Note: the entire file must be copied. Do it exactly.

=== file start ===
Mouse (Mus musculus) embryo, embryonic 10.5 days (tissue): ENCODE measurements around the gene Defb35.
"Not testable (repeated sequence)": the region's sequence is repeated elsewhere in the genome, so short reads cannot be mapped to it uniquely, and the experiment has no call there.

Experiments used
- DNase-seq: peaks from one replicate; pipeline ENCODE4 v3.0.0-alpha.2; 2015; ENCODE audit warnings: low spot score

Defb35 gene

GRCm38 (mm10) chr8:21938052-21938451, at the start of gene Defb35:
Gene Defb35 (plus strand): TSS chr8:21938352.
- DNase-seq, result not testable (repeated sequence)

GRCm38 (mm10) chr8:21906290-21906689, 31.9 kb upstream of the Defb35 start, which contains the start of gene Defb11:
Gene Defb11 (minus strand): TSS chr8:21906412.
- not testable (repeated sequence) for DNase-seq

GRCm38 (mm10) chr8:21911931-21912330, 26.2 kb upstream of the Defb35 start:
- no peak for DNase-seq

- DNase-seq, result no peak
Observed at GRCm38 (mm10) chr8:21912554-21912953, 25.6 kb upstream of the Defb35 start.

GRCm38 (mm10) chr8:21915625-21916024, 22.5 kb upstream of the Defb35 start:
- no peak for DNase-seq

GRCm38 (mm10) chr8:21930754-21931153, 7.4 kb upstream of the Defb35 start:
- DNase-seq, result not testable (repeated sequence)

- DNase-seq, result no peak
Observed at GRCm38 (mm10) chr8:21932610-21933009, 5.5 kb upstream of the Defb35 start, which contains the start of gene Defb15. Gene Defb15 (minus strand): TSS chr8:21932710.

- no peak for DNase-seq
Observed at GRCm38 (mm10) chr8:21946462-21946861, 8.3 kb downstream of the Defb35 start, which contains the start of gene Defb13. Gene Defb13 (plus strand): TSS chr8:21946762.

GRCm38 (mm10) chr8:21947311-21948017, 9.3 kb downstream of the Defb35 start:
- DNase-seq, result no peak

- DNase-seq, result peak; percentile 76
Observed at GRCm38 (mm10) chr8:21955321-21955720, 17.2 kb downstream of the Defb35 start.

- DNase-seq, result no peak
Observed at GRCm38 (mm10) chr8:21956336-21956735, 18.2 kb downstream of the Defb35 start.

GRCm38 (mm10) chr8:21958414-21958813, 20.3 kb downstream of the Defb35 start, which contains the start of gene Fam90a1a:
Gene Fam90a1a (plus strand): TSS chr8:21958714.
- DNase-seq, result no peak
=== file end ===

Mouse (Mus musculus) embryo, embryonic 10.5 days (tissue): ENCODE measurements around the gene Defb35.
"Not testable (repeated sequence)": the region's sequence is repeated elsewhere in the genome, so short reads cannot be mapped to it uniquely, and the experiment has no call there.

Experiments used
- DNase-seq: peaks from one replicate; pipeline ENCODE4 v3.0.0-alpha.2; 2015; ENCODE audit warnings: low spot score

Defb35 gene

GRCm38 (mm10) chr8:21938052-21938451, at the start of gene Defb35:
Gene Defb35 (plus strand): TSS chr8:21938352.
- DNase-seq, result not testable (repeated sequence)

GRCm38 (mm10) chr8:21906290-21906689, 31.9 kb upstream of the Defb35 start, which contains the start of gene Defb11:
Gene Defb11 (minus strand): TSS chr8:21906412.
- not testable (repeated sequence) for DNase-seq

GRCm38 (mm10) chr8:21911931-21912330, 26.2 kb upstream of the Defb35 start:
- no peak for DNase-seq

- DNase-seq, result no peak
Observed at GRCm38 (mm10) chr8:21912554-21912953, 25.6 kb upstream of the Defb35 start.

GRCm38 (mm10) chr8:21915625-21916024, 22.5 kb upstream of the Defb35 start:
- no peak for DNase-seq

GRCm38 (mm10) chr8:21930754-21931153, 7.4 kb upstream of the Defb35 start:
- DNase-seq, result not testable (repeated sequence)

- DNase-seq, result no peak
Observed at GRCm38 (mm10) chr8:21932610-21933009, 5.5 kb upstream of the Defb35 start, which contains the start of gene Defb15. Gene Defb15 (minus strand): TSS chr8:21932710.

- no peak for DNase-seq
Observed at GRCm38 (mm10) chr8:21946462-21946861, 8.3 kb downstream of the Defb35 start, which contains the start of gene Defb13. Gene Defb13 (plus strand): TSS chr8:21946762.

GRCm38 (mm10) chr8:21947311-21948017, 9.3 kb downstream of the Defb35 start:
- DNase-seq, result no peak

- DNase-seq, result peak; percentile 76
Observed at GRCm38 (mm10) chr8:21955321-21955720, 17.2 kb downstream of the Defb35 start.

- DNase-seq, result no peak
Observed at GRCm38 (mm10) chr8:21956336-21956735, 18.2 kb downstream of the Defb35 start.

GRCm38 (mm10) chr8:21958414-21958813, 20.3 kb downstream of the Defb35 start, which contains the start of gene Fam90a1a:
Gene Fam90a1a (plus strand): TSS chr8:21958714.
- DNase-seq, result no peak